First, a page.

Requiring summary publication in addition to the use of stockholder lists does publicize tender offer information while it is in the process of being mailed, and may reach beneficial owners who otherwise may suffer delays in receiving materials from their nominees.

Although long-form publication is rarely if ever used, we see no particular reason to eliminate it as a means of commencement and dissemination.

Although we believe use of the Internet for dissemination of information will continue to increase, we do not believe at the present time that there are any electronic sources of information as commonly available and widely followed both by those within the financial community and by investors as newspapers of general circulation, and we therefore do not believe that any electronic form of dissemination should be accepted in lieu of the current alternatives.

C.Permit Exchange Offers to Commence on Filing

                  C.1. and C.2.Early Commencement; Dissemination of a
                  Supplement and

Extension of the Offer

For the reasons stated in the Release, we believe that reducing the regulatory disincentives to offering securities as consideration in a tender offer would be useful to bidders and would not create any disadvantage to security holders. The Commission's proposal for optional commencement of an exchange offer upon the filing of a registration statement would significantly reduce the timing disadvantage of an exchange offer, particularly if the Commission were to commit to an expedited review and comment process. However, we believe that without this commitment by the Commission and without the provision of adequate resources to the Staff to fulfill that commitment, it is unlikely that the goal of eliminating or substantially reducing the existing disparity between stock and cash offers will be achieved.

Putting Cash and Stock Tender Offers on an Equal Footing

In both "friendly" and "hostile" tender offer contexts, the current regulatory scheme often is a significant factor in a bidder's determination to offer cash consideration. Bidders seeking control generally desire to complete a business combination transaction quickly in order to (i) reduce the risk that a competing bidder will emerge or that favorable market conditions will change, (ii) timely capture the synergy and other benefits of the business combination and (iii) minimize the potential disruption to the businesses and organizations of the parties following public announcement of a transaction. A cash tender offer provides the fastest timetable for gaining control, since it can be accomplished in as little as 20 business days. Where a bid is "hostile," this timing advantage is a significant consideration, although the widespread adoption of poison pill rights plans over the last 15 years effectively delays the ability of a hostile bidder to acquire control well beyond such 20 business day period. Where a transaction is "friendly," benefits to be gained by quickly obtaining majority control can be an overriding consideration.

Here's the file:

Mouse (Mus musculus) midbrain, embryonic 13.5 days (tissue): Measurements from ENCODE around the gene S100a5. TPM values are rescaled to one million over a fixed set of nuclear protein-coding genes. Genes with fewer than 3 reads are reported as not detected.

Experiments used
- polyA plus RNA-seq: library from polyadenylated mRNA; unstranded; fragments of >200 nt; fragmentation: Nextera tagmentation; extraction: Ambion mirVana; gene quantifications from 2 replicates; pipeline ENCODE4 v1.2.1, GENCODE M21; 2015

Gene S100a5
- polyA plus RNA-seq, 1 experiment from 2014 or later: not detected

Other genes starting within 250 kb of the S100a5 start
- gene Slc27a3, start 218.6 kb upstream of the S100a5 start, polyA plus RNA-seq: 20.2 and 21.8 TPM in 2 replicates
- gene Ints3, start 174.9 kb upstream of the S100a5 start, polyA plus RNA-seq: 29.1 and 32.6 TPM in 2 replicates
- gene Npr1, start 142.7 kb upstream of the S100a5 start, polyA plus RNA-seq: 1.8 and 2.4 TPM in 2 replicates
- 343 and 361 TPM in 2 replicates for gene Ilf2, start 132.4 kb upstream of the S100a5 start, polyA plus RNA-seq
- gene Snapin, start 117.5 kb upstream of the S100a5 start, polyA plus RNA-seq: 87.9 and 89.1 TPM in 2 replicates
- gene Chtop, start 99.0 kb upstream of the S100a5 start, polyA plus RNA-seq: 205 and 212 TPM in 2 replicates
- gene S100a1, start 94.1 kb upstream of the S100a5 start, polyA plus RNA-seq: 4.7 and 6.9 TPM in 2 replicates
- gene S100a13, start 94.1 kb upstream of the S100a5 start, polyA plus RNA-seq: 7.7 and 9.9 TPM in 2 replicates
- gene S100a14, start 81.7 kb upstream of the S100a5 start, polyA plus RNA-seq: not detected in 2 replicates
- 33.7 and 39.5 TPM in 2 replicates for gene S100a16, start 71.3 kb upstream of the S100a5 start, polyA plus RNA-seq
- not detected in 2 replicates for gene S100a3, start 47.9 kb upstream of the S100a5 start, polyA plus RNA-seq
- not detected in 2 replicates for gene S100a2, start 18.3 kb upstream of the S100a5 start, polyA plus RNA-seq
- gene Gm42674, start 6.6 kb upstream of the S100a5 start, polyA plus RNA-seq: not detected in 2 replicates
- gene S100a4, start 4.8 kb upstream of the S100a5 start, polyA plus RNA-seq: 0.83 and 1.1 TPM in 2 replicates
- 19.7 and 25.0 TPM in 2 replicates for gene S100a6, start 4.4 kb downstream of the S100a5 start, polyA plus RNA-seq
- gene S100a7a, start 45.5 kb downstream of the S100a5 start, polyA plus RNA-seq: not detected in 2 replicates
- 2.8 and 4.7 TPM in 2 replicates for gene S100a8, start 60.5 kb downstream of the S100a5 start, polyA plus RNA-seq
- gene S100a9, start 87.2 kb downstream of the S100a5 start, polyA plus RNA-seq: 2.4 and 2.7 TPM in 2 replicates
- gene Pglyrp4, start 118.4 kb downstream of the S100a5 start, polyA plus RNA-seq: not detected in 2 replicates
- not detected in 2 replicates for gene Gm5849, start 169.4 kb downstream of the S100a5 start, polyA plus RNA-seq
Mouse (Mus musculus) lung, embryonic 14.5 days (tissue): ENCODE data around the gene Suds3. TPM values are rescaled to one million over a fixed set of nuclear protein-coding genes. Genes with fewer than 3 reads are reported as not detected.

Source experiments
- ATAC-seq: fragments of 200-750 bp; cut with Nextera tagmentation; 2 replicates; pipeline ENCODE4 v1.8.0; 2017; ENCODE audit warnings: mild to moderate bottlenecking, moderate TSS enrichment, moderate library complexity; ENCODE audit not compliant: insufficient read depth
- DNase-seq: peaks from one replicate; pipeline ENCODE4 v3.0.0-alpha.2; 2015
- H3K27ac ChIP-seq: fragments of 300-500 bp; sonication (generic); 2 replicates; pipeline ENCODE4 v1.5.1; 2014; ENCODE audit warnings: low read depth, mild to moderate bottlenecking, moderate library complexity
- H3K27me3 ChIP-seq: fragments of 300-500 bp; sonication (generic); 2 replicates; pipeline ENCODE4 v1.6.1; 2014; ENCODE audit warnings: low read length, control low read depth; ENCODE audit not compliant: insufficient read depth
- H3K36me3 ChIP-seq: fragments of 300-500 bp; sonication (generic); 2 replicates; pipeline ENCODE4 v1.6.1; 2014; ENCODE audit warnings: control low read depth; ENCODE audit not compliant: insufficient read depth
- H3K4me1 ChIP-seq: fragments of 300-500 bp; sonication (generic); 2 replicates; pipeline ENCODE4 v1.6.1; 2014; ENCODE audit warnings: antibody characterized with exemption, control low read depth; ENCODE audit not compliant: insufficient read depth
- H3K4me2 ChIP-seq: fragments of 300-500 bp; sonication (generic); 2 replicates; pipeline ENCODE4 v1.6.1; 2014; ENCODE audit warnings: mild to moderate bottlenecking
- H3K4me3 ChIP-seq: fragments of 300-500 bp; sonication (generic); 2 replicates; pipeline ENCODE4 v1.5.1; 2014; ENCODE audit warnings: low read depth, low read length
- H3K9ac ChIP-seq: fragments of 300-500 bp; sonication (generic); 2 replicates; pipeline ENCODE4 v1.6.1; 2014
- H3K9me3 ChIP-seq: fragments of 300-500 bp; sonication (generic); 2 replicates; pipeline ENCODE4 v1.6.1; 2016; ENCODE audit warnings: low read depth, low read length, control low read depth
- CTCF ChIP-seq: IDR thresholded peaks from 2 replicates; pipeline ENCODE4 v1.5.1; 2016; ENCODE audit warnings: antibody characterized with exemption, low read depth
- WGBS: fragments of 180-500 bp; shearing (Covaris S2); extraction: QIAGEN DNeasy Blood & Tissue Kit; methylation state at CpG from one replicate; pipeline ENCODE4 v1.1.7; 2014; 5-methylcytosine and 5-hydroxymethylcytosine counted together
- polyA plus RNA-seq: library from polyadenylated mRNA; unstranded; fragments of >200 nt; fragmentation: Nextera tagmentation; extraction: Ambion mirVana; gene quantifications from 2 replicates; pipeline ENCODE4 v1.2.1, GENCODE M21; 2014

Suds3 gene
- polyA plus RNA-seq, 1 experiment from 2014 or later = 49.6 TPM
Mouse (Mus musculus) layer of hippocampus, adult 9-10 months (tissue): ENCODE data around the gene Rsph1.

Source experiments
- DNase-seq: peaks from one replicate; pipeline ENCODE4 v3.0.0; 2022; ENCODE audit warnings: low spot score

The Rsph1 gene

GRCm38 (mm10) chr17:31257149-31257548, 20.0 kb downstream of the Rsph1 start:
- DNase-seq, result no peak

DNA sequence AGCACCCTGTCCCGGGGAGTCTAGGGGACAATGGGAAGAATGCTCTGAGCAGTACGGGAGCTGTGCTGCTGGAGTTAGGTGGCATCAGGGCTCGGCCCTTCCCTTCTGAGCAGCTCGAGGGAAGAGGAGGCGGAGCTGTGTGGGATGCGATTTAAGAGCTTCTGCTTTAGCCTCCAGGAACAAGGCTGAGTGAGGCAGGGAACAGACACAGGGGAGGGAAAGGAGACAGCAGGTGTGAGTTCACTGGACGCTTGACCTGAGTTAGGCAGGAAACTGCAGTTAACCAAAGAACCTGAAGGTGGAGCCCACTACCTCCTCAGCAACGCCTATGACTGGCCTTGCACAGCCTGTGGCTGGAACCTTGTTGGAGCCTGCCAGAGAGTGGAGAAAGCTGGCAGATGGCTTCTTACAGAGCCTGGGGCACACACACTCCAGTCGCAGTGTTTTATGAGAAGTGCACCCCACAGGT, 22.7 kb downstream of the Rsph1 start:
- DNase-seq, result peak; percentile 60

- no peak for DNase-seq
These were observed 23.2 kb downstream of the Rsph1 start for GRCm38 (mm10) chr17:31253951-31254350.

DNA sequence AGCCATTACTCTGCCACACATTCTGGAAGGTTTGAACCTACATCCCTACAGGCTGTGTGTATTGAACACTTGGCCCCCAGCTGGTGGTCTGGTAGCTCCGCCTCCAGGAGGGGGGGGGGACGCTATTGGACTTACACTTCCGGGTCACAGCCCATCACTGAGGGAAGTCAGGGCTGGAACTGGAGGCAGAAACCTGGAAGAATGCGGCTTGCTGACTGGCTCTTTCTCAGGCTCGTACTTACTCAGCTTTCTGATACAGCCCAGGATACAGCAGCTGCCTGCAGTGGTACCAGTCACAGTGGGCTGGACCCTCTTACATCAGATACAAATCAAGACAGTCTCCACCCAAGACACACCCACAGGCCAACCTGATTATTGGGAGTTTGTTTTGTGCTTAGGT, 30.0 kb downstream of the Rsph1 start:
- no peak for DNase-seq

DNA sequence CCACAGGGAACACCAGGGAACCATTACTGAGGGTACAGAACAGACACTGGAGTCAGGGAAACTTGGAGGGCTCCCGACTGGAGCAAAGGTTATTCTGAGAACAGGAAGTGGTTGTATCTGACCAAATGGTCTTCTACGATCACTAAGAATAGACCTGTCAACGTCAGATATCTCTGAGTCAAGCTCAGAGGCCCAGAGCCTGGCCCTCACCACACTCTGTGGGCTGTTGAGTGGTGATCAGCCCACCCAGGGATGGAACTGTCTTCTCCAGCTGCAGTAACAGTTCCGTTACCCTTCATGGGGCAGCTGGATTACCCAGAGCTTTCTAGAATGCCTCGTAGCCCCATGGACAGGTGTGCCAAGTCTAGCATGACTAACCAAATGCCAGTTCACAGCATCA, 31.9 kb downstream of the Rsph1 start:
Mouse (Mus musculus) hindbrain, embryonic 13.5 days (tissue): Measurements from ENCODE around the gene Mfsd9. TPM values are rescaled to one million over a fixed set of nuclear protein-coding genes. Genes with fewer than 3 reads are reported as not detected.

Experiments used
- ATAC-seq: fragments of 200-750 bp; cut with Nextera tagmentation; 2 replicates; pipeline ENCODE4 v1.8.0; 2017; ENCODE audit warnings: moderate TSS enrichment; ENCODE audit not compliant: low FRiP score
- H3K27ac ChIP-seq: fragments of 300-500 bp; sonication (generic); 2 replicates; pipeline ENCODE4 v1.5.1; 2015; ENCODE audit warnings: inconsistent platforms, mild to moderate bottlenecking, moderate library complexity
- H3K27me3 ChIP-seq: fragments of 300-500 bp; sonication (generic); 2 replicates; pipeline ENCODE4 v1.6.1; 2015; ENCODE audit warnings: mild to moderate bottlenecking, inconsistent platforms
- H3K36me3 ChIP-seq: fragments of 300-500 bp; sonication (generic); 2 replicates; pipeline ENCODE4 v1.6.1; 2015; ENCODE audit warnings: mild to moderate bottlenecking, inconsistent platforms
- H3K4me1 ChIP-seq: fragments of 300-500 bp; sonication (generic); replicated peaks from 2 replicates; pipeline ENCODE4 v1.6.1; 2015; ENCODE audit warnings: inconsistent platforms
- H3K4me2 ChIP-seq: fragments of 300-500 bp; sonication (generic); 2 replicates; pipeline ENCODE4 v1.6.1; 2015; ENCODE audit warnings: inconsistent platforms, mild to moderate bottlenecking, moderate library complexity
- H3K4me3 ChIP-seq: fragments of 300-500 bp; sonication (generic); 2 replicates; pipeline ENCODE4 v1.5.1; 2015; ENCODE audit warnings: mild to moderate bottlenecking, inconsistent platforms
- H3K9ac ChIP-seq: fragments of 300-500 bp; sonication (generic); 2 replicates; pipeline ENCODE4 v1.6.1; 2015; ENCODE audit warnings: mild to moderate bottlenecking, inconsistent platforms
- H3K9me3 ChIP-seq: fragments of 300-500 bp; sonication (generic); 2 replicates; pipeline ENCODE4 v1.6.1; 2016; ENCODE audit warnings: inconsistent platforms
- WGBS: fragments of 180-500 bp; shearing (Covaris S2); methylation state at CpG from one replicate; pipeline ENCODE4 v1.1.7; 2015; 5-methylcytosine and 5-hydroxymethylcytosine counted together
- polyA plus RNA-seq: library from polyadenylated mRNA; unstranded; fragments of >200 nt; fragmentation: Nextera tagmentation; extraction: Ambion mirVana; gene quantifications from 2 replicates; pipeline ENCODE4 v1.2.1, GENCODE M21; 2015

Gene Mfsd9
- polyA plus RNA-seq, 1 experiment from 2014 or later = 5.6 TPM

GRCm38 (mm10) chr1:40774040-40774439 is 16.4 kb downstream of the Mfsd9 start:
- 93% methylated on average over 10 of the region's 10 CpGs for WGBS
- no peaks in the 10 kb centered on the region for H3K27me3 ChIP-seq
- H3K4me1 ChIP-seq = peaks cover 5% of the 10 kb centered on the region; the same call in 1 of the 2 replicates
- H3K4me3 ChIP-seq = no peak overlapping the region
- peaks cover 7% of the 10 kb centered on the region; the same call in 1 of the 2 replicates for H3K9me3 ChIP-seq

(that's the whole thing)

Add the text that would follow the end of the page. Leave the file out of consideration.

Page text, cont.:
We strongly support the Commission's goal of placing stock exchange offers on a more even footing with cash tender offers. However, because the Securities Act requires an effective registration statement before completion of a stock exchange offer, we believe that permitting early commencement without also significantly reducing the minimum time necessary to complete a stock exchange offer would not fully realize the objectives set forth in the Release. Shortening the Commission review process for exchange offer registration statements would significantly reduce the minimum time necessary to complete the offer, and, we believe, would help fully to achieve the objective of putting cash and stock tender offers on an equal footing. Accordingly, we suggest the Commission publicly announce a goal of expediting and completing the Staff's review of exchange offer registration statements within 20 business days.